Magazine capacity restrictions are a hotly debated topic today, and like it or not, you have to factor them in when you’re shopping for a variety of firearms including rifles and pistols. We take a second to examine many of the bans in place today as well as the history of the high-capacity magazine bans. Remember that these restrictions are by no means permanent. Many of these restrictions have been challenged by organizations like the NRA, and who can know for certain what will happen to some of these existing laws in the next few years.

History

The first high-capacity magazine ban was suggested in 1989 by a surprising advocate. William Ruger of the Ruger Firearm Company suggested that instead of banning all firearms (which he argued would be a Herculean effort) he suggested that any magazines holding over 15 rounds should be outlawed by Congress. His statement to Congress immediately received backlash from gun owners, especially since Ruger firearms (namely in the .22 LR caliber) have long been paired with higher capacity magazines. While no one can know for certain why exactly William Ruger spoke out, it’s likely because he was trying to defend his industry and livelihood from complete shutdown. A tragic shooting had just taken place in Stockton, CA, and concerns about assault rifles and firearms in general were everywhere in the media.  Public frenzy was severe, and Congress immediately received requests to ban assault weapons and firearms of all kinds. Ruger was likely just playing damage control when he called for the ban, but we can only speculate.

William Ruger

William Ruger, co-founder of Ruger Firearms.

Regardless, the Stockton shooting and Ruger’s call for magazine capacity limitations eventually led to the Federal Assault Weapons Ban (AWB) of 1993/1994 that was signed into law by Bill Clinton. This ban effectively rendered any magazine over 10 rounds illegal, and it also restricted the manufacture and sale of any “semi-automatic assault rifles” as they were defined. The bill excluded any semi-automatic assault rifles that were already owned and rather focused on the manufacture of new rifles.

Bill Clinton Signing AWB

Bill Clinton signing the Assault Weapons Ban of 1994.

The Bill was passed with a Sunset Provision, or a clause in the bill that after a stated period of time the law would be rendered inactive. This was set for 2004, and once the bill expired, restrictions on magazine capacities expired as well. Since then the bill has been examined for renewal several times, but it has never passed. The last vote on a renewal of the AWB occurred in 2013, and it failed at a Senate vote of 40 to 60.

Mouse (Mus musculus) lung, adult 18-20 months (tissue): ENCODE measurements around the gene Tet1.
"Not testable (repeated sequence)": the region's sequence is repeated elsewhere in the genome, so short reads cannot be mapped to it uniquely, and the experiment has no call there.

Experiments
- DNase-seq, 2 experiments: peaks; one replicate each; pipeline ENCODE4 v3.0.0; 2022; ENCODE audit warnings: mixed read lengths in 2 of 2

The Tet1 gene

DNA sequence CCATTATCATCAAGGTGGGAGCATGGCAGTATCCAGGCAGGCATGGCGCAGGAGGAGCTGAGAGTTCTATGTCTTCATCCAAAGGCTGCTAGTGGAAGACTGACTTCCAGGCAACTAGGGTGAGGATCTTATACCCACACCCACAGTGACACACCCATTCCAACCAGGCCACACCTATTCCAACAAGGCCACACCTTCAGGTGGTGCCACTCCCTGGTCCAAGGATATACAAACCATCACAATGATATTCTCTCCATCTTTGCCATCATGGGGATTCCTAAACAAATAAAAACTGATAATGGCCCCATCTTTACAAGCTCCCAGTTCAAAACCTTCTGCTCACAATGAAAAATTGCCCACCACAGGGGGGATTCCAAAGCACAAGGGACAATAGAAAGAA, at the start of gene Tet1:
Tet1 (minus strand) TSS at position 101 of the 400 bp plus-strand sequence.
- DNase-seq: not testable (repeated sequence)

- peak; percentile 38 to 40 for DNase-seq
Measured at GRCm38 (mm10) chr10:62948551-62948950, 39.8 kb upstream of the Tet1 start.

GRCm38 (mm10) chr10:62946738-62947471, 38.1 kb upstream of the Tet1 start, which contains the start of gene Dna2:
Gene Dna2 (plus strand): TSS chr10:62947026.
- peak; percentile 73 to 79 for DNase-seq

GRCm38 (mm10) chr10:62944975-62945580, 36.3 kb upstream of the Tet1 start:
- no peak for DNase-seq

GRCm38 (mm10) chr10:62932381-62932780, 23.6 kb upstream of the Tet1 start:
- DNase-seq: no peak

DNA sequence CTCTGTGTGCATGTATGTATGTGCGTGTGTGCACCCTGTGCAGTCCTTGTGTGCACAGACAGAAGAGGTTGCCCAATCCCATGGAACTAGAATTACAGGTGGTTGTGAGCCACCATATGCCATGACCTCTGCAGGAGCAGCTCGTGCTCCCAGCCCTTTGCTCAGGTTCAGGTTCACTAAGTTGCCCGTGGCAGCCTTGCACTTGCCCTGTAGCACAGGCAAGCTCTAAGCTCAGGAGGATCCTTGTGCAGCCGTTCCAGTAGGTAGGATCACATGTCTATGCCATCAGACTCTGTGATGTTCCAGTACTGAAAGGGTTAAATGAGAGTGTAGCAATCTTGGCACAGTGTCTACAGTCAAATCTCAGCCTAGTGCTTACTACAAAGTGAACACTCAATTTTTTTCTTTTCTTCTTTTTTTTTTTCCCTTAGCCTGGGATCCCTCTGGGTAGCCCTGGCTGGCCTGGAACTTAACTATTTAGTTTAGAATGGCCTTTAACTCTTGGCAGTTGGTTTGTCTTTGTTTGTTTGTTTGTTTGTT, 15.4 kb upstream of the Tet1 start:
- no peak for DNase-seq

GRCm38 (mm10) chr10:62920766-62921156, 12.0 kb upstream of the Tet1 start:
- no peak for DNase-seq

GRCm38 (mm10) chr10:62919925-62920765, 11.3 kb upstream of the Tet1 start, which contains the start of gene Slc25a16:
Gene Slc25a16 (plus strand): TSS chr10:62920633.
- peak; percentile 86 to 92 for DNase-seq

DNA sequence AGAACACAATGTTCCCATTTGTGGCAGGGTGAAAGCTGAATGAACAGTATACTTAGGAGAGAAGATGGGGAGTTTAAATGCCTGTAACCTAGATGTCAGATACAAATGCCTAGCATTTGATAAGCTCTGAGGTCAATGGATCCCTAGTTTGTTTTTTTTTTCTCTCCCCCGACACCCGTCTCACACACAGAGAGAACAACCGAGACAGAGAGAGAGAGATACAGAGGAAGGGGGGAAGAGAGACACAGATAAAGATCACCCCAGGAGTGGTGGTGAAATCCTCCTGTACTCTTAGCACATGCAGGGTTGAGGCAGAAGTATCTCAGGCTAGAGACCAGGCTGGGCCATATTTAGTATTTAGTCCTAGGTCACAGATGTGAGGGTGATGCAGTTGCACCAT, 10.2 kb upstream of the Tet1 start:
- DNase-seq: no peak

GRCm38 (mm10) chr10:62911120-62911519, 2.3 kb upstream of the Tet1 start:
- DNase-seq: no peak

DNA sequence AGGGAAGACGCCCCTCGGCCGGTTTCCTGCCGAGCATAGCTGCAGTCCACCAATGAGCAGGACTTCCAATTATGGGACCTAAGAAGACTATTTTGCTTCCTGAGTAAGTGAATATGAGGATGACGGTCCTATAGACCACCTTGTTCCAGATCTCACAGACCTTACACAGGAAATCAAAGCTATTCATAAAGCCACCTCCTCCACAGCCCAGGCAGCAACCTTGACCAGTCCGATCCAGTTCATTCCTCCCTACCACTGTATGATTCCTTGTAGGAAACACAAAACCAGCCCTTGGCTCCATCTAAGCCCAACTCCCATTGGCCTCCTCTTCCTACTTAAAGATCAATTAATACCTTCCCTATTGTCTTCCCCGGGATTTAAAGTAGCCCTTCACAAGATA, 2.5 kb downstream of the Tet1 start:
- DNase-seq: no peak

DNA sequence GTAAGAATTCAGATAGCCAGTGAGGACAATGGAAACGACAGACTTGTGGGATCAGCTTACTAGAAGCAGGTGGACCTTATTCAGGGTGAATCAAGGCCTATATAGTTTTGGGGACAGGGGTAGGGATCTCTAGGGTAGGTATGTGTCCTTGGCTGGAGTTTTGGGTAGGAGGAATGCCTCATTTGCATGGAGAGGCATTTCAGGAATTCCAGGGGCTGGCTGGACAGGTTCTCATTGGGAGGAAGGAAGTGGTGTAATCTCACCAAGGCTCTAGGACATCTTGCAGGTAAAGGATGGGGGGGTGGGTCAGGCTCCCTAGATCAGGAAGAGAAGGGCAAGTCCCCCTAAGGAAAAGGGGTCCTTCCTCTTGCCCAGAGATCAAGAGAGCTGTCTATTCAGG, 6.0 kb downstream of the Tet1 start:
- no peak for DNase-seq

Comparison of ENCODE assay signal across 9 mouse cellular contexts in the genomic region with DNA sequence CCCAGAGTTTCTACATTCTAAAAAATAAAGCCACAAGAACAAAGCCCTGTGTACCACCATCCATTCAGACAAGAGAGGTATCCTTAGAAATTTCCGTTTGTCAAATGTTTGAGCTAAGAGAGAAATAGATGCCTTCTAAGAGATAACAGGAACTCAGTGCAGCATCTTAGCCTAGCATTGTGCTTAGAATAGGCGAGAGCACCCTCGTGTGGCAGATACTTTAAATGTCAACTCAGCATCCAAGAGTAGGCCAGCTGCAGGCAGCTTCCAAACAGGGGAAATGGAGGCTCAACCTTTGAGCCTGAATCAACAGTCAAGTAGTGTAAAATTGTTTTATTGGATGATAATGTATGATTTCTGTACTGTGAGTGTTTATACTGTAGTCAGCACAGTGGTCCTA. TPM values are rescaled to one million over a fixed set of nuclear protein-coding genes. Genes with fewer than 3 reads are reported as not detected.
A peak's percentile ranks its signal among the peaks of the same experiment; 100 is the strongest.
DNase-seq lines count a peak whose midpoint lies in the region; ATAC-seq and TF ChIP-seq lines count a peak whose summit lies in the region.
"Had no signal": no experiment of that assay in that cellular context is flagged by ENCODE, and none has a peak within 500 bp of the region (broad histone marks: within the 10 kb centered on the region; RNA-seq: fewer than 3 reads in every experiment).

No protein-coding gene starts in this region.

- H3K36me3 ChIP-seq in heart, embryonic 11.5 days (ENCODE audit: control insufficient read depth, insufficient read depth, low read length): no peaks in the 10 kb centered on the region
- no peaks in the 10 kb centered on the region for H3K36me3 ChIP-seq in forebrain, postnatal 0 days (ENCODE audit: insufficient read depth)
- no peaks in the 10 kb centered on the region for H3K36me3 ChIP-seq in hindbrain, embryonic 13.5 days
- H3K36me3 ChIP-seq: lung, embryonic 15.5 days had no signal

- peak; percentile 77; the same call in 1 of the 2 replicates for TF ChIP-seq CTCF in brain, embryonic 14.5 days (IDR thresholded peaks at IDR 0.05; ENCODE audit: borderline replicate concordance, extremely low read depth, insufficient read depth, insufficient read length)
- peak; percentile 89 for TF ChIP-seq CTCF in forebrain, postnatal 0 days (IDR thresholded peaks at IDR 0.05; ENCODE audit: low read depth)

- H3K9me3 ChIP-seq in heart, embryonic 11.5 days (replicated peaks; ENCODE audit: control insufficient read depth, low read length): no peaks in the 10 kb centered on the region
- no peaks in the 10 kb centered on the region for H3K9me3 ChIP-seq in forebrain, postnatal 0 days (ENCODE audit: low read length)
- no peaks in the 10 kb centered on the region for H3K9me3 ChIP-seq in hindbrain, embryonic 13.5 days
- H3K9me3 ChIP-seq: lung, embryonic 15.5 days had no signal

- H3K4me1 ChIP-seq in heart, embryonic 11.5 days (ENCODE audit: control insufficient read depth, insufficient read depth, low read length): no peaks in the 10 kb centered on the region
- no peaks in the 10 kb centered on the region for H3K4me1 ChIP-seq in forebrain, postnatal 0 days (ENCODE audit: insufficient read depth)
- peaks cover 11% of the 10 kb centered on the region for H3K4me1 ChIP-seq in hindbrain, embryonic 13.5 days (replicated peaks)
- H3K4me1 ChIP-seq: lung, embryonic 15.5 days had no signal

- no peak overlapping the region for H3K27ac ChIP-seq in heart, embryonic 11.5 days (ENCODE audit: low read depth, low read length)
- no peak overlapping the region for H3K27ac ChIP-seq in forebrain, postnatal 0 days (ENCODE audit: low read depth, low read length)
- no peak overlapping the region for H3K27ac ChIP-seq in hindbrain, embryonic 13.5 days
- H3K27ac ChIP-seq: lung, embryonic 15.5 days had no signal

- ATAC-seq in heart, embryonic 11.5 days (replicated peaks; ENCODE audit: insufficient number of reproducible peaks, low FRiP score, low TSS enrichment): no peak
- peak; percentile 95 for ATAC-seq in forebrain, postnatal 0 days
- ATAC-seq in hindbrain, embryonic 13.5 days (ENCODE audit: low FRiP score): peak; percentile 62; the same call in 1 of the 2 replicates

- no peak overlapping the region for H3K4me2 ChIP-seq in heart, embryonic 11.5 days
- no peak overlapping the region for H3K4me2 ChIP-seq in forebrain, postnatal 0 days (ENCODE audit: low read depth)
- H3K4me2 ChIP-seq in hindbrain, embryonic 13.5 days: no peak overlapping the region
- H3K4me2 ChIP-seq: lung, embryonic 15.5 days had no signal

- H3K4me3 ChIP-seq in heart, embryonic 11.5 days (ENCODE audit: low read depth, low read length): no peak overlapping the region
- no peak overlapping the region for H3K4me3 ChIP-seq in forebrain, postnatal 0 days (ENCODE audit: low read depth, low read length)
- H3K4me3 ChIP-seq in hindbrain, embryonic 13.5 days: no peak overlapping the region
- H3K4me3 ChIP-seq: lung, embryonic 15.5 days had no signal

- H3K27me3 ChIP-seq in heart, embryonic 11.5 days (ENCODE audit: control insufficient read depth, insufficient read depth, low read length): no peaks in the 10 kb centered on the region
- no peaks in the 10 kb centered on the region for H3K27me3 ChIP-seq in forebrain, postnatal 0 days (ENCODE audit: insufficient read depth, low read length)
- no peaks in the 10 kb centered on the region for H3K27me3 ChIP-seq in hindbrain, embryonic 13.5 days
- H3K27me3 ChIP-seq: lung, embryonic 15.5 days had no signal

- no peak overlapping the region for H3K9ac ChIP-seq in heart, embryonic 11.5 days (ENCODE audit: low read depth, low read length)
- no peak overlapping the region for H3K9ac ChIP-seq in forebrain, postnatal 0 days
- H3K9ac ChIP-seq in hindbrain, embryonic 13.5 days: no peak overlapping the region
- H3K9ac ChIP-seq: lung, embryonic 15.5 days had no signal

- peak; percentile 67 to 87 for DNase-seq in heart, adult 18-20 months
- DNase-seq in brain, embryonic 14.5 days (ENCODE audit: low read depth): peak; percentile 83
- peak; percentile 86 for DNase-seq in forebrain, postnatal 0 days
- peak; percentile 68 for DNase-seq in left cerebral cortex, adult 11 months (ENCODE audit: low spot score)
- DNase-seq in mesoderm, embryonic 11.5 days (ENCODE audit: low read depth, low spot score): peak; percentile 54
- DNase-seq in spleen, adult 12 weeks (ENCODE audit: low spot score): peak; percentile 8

State Restrictions

Although the AWB is no longer active, various states are allowed to pass their own restrictions on magazine capacity. As of the date of this article, eight states and the District Of Columbia have capacity restrictions. We will give a brief overview of these states and their regulations.

California: maximum capacity of 10 rounds

Colorado: maximum capacity of 15 (out of state residents can bring larger capacity magazines in for recreational purposes)

Connecticut: maximum capacity of 10

Hawaii: maximum capacity of 10 rounds for pistols only (members of target shooting clubs can use higher capacity magazines at designated ranges)

Maryland: maximum capacity of 20 rounds

Massachusetts: maximum capacity of 10 rounds (some firearm owners can obtain a license to have higher capacity magazines)

New Jersey: maximum capacity of 15 rounds

New York: maximum capacity of 10 rounds

District Of Columbia: maximum capacity of 10 rounds

Maine (exception): maximum capacity of 5 rounds in hunting firearms

County And Municipality Capacity Bans

In addition to state bans, there are certain US counties and cities or municipalities that also have various capacity bans:

LA County, California: maximum capacity of 10 rounds

San Francisco, California: maximum capacity of 10 rounds

Sunnyvale, California: maximum capacity of 10 rounds

Aurora, Illinois: maximum capacity of 15 rounds

Chicago, Illinois: maximum capacity of 12 rounds

Cicero, Illinois: maximum capacity of 15 rounds

Cook County, Illinois: maximum capacity of 10 rounds (Chicago laws take precedence)

Franklin Park, Illinois: maximum capacity of 16 rounds

Oak Park, Illinois: maximum capacity of 10

Note: This is not intended to be a complete list of capacity restrictions and it is subject to change at any time. It is always up to the customer or firearm owner to verify their state’s existing restrictions.

Thumb, image one, and image two courtesy of Wikimedia Commons.